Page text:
Why Everybody Should Bike to Work

Before I dive into this, here is my discaimer: I am not a cyclist, I am not in a cycling club or on a cycling team, I don’t use my bike frequently and in fact I hardly use it all. This is an unbiased look at cycling after recent conversations in my life. Enjoy! (Or don’t, the choice is yours I suppose.)

Today I was at the grand opening for Alicia Vin Zant’s new bike shop, Seven Spokes Bike Shop, in Saint Paul, MN. While I was there, I couldn’t help but notice the plethora of families hanging around and enjoying each other’s company. This past weekend I had a great conversation with someone who is also achieving great things in the world. Part of that conversation was the role bicycling plays in stable communities. As a kid growing up, biking was my main source of transportation. Another friend of mine recently stopped into a new spin studio to try it out as part of his exercise program. Today I had a conversation with my neighbors about starting my 11 month old daughter on a kick bike. Needless to say, biking plays a big role in many peoples lives and rightfully so.

The three main points of focus for today’s purpose are exercise, transportation, and community. Each component is integral in my belief that cycling to work is important and beneficial to our lives. Now let’s get down to the nitty gritty. I’ll start with exercise.

Although it can be expensive to get the nicest bike, gear, and accessories you can start out with a very minimal investment. You can check your local bike shop for new or used bikes, check Craigslist, or even stroll over to Goodwill. The main thing is to simply get a bike. Once you are fitted and ready to hit the road, biking can be a great way for most anyone to get some aerobic work in. Your workout doesn’t have to be in a spin class with someone yelling at you on a stationary bike. In fact, I prefer to see people outside, taking in the fresh air, enjoying their surroundings, and perhaps dodging traffic to work on awareness. Biking can be done rain or shine and even in snow. On top of that, biking is very low impact which means it is better on your body than some other forms of exercise and you can continue this practice for longer throughout your life. Lastly, exercise releases endorphins to make you feel better and be more creative. It will help you start your morning on the right foot by getting the juices flowing in your body and your brain. These are a couple of things you and/or your boss would love to see day after day!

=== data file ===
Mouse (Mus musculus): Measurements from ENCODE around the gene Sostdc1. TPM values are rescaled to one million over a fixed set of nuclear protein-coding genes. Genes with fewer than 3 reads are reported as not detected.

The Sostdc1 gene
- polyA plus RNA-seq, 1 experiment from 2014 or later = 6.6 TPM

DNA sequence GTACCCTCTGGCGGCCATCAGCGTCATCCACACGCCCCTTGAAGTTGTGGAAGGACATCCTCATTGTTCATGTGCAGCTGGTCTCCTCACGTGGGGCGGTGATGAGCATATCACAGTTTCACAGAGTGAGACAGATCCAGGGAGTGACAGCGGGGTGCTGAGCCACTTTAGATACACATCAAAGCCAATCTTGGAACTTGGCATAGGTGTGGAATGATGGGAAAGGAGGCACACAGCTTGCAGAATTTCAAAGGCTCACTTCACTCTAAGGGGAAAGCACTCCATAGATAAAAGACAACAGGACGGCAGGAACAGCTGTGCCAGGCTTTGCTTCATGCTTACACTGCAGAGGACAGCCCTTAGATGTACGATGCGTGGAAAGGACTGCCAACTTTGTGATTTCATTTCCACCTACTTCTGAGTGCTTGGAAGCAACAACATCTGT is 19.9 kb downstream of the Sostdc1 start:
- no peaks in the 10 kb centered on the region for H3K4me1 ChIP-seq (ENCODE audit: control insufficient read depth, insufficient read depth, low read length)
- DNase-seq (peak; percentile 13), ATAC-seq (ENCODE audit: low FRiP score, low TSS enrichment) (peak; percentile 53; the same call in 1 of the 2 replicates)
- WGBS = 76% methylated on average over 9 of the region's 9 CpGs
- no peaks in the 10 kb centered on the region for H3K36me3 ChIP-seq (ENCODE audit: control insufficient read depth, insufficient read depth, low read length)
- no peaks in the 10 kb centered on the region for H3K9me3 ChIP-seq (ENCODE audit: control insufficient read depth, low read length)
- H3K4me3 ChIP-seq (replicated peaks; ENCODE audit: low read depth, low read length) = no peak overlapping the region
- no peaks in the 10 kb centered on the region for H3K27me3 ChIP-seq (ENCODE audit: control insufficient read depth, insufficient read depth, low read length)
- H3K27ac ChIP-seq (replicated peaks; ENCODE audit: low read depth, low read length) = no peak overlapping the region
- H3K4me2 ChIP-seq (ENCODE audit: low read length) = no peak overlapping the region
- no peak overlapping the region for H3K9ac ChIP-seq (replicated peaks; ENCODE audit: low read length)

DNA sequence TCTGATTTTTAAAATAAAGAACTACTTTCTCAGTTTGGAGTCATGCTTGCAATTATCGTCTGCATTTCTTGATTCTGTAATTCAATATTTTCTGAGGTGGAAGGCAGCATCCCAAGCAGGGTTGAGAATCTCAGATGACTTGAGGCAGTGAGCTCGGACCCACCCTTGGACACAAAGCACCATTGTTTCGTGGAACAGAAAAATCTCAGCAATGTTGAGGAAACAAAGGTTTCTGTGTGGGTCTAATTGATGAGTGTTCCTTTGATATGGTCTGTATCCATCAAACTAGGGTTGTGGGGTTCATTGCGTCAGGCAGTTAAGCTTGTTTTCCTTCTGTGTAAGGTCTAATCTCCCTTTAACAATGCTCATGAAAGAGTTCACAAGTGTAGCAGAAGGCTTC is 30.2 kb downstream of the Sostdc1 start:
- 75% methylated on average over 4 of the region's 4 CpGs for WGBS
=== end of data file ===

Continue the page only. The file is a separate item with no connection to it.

As a source of transportation, biking is a great way to get around. Biking obviously saves on the use of electricity and fuel in the form of gas. When your bike is properly cared for and you are set up on the proper bike, you can maximize your work output with the push of each peddle. If you need a break while traveling, you can rest while you continue to gain ground on your final destination. The cost of maintenance is minimal. As you gain experience, strength, and stamina you can cut your time of travel significantly as you start to move at the speed of traffic. If you are in a grid lock or generally congested city, it is much quicker and convenient to travel with a bike than a vehicle not to mention the lack of parking fees. Overall, cycling will get you where you need to be very efficiently and in a comparable amount of time for those shorter distance travels.

Last and most important, I want to discuss the community aspect of riding a bike. During my conversation with Joe a week ago, he pointed out how studies have shown that communities with a strong cycling presence have a stronger economy. Here is my basic explanation of why.

For those who can manage to drop their phones, forget they own a TV, leave their car in the garage, and instead jump on a bike, they are people we should envy. It is these folks who know their surroundings, have a good sense of direction, and know how to really connect with the world. They see the new local shops, they make the quick stops to try something new or see something in more detail rather than driving by, and they are traveling at a pace that allows for engagement amongst each other without causing safety issues on the road. In general they are connected to their surroundings and what is happening in their community. They will spend their time and their money in those local shops and restaurants rather than driving to the super-mega-plex to get everything they need.

Also, it is the cyclist who will know the ins and outs of the neighborhoods and city. The cyclist can help direct the travelers to the best known secrets in town. The cyclist lives close to work and has stake in the community. This means the cyclist only wants whats best for the local shops and community members. The cyclist doesn’t want to see the graffiti and trash on the way to and from work. This is where the cyclist lives, travels, and works. This gives the cyclist a sense of ownership, pride, and responsibilty!

Here’s your quick recap of why everyone should bike to work.

  1. You can get in a bit of exercise most every day.
  2. You will feel better and be happier to start each day.
  3. The transportation efficiency factor is through the roof, especially as time passes.
  4. By virtue of reason 3, you can save money.
  5. You can get to know your community better.
  6. You gain a better understanding and a greater love for your surroundings.
  7. You can help increase the economy through my more stops at those local places you typically pass by or don’t know exist.
  8. You can help increase your local economy by having a higher stake in your communtiy.

Thanks for reading, now get out there and start peddling!

Post Scipt: “Never” - “always” - “nobody” - “everybody”. Yes I know I shouldn’t use the all inclusive or exclusive but it’s more catchy than, “a lot of people” or “the majority of people” should _______.

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